Tuesday, April 21, 2009

Who Are the Torture Memo Authors?


For all the (justified) clamor over the Bush administration's torture memos that were released yesterday, there's been surprisingly little attention paid to the two authors of those documents.

As officials in the department's Office of Legal Counsel Jay Bybee and Steven Bradbury authored the four memos. The first was written in 2002 by Bybee, and the latter three in 2005 by Bradbury. So: who are Bybee and Bradbury?

Bradbury first. He served as an attorney-adviser in the OLC during the George H. W. Bush administration, before clerking for Supreme Court Judge Clarence Thomas and working for Ken Starr's law firm. Bradbury returned to OLC in 2004, as a Principal Deputy Assistant Attorney General. It was in this capacity that he wrote the three memos released yesterday.

But what happened next is perhaps even more interesting. Shortly after the writing the memos, Bradbury was nominated by President Bush to head the OLC. The previous chief, Jack Goldmsith, had rescinded some of the more sweeping and radical memos DOJ opinions, that, in Goldsmith's view, gave too much power to the executive branch to prosecute the war on terror. Bradbury was seen as a Bush loyalist who would reinstate those opinions.

Senate Democrats blocked Bradbury's nomination. But somehow, the Bush administration kept him as acting head of the OLC -- apparently in violation of the law -- where he remained until the Bushies left office in January.

In that position, Bradbury compounded the damage he had done with the memos. As we summarized back in 2007, he argued that the administration was not required to try detainees in federal courts and that detainees were not entitled to habeas corpus; and that Geneva Conventions language barring "humiliating and degrading treatment" was vague and subject to "uncertain and unpredictable application." And he wrote an opinion declaring that Harriet Miers didn't have to testify in the U.S. attorneys investigation.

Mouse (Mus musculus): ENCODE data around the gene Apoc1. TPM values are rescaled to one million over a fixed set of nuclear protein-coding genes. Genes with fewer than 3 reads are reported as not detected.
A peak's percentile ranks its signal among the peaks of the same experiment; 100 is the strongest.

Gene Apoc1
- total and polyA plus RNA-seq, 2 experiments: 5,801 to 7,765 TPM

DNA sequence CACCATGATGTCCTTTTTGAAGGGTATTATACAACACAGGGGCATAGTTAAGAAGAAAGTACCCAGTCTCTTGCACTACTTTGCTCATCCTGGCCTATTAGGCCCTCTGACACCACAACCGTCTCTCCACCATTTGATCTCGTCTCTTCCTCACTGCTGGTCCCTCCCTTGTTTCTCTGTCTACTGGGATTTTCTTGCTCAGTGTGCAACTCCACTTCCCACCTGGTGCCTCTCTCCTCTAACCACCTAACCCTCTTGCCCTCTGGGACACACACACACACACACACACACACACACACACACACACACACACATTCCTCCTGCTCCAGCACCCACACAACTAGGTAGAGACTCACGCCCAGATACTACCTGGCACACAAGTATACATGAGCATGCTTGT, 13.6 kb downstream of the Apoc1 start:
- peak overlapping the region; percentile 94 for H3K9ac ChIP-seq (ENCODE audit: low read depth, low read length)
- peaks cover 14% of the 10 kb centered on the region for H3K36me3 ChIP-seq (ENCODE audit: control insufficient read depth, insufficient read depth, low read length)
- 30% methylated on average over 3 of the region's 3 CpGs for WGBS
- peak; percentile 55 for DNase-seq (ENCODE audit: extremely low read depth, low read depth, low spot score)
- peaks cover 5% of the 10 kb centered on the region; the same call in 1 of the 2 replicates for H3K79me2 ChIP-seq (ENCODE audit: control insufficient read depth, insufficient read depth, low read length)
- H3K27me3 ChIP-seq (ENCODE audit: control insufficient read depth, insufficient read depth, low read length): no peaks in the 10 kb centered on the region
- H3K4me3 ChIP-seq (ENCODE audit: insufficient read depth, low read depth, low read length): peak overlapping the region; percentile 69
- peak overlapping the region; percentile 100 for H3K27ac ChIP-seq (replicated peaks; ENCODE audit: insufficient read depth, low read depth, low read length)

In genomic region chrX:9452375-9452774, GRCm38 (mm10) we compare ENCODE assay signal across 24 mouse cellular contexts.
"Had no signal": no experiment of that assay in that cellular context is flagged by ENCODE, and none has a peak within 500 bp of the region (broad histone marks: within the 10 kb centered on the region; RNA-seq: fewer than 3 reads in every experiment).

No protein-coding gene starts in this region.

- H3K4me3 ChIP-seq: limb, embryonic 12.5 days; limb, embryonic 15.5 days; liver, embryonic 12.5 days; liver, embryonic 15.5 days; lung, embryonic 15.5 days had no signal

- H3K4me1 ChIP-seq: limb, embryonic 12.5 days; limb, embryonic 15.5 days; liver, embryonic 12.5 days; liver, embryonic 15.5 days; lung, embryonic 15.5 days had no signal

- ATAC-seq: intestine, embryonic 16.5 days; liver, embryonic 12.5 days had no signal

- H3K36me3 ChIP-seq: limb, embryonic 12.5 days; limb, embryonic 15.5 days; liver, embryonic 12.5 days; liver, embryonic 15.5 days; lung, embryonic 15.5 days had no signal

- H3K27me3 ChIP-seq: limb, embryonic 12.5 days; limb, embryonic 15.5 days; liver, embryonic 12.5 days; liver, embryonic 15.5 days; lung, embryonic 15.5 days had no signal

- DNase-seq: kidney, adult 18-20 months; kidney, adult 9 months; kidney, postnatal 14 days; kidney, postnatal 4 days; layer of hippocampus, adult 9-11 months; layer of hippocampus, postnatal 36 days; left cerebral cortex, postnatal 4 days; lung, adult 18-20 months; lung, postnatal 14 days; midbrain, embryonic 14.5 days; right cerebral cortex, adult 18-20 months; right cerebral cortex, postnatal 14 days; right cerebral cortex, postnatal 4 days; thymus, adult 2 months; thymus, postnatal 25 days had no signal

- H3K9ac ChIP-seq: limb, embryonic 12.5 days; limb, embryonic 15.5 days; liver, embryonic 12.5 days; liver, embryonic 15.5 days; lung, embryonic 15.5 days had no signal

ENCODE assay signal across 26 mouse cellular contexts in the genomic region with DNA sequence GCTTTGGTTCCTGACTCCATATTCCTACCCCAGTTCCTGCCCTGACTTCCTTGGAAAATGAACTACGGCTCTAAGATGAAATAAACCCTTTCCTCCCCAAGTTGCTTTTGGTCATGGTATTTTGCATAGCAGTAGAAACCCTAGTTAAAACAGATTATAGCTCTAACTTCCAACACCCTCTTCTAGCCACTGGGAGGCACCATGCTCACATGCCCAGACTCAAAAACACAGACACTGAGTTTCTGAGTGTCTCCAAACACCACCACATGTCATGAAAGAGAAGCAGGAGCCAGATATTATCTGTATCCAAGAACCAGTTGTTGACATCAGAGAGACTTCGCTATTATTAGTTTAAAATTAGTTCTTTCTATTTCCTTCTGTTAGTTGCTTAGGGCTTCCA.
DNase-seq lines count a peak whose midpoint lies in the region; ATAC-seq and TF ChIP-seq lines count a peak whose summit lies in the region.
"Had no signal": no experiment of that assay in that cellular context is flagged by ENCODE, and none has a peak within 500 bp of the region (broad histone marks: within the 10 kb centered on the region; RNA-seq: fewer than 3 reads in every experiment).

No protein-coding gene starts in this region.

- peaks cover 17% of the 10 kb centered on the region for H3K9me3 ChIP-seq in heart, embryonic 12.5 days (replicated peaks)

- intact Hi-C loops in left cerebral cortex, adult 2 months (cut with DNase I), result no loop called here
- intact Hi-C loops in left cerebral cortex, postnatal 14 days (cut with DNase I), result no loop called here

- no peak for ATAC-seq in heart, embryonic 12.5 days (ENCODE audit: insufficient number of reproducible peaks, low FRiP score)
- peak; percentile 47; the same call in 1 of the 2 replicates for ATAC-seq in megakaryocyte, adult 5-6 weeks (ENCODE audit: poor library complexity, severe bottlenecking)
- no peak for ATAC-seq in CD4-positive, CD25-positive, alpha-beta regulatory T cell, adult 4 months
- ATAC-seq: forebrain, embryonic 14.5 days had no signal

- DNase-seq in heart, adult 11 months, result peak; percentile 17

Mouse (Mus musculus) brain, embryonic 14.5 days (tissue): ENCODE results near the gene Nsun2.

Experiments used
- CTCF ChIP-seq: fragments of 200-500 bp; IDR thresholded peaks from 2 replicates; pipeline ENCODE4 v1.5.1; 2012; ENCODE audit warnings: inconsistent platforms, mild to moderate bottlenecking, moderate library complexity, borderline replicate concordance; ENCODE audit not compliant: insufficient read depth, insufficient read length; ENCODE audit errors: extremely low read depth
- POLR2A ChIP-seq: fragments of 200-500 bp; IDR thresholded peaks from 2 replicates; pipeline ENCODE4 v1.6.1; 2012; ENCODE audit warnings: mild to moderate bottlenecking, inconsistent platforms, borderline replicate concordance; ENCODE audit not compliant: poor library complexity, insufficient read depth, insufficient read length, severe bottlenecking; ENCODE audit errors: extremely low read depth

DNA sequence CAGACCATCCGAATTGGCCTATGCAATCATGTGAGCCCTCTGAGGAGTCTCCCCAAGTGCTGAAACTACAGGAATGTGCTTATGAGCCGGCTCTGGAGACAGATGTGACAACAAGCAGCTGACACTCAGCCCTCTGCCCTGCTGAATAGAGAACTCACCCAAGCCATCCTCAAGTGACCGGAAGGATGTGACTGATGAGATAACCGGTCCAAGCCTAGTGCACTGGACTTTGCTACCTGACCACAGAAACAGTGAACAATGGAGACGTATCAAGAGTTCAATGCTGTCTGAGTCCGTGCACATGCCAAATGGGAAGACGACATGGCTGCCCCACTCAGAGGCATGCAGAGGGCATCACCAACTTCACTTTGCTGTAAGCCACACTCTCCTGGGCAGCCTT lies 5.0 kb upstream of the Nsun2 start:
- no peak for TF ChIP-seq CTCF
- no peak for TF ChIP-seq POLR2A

It's unclear what Bradbury has been doing since leaving DOJ in January. If anyone knows, we'd be interested...

As for Bybee, he served in the Justice Department during the Reagan administration, then was an associate counsel to President George H. W. Bush. He spent most of the 90s teaching law at Louisiana State University, before in 2001 being appointed an Assistant Attorney General in the Office of Legal Counsel. While there, he wrote four memos, subsequently released by the Obama administration (one yesterday, three last month), justifying the use of harsh interrogation techniques including waterboarding.

In 2003, President Bush nominated Bybee to serve as a judge on the US Court of Appeals for the Ninth Circuit. After an initial hold up, Bybee was confirmed by the Senate.

Thanks to Bybee's authorship of the memos, a Spanish judge is considering indicting him -- as well as five other former Bush administration officials -- for war crimes

Bradbury did not respond to an email sent to his personal address. The public relations office of the US Court of Appeals for the 9th Circuit Bybee did not respond to a voice-mail message left about Bybee.


No comments: